Synopsis by Hal Erickson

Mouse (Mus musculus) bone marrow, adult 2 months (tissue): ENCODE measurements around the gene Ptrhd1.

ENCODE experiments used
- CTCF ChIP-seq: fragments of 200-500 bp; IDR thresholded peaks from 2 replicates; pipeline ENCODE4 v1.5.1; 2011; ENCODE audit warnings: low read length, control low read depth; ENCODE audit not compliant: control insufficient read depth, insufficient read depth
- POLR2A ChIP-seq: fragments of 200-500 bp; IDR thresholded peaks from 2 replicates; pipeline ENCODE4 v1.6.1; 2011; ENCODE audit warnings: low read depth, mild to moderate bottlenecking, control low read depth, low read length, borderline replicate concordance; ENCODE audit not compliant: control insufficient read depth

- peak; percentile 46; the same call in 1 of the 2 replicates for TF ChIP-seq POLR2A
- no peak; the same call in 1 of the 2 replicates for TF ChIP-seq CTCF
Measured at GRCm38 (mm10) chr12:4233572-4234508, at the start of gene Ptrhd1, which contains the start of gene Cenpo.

Though Thomas H. Ince was credited as director of the propagandistic melodrama The Zeppelin's Last Raid, the man who actually wielded the megaphone was Irvin Willat, who also wrote the script. Intended as a companion picture to Ince's pacifist epic Civilization, Zeppelin's Last Raid argued that the only way to ensure a lasting peace after WWI was to expunge Prussian militarism from the hearts of the German people. Surprisingly, very few aerial-warfare films were made during WWI, so this Ince production, concentrating as it did on a seemingly indestructible Zeppelin and its crew, was considered something of a novelty back in 1917. Likewise unusual was the fact that the airship-commander hero, played by Howard Hickman), was a German -- albeit a conscience-stricken one who ultimately refuses to bomb innocent civilians, choosing to take his own life instead (This last-mentioned plot twist was characteristic of director Willat, who admitted in later years that he was not altogether unsympathetic to the Germans). Zeppelin's Last Raid no longer exists, but production stills indicate that most of the flying sequences were accomplished with miniatures and trick photography.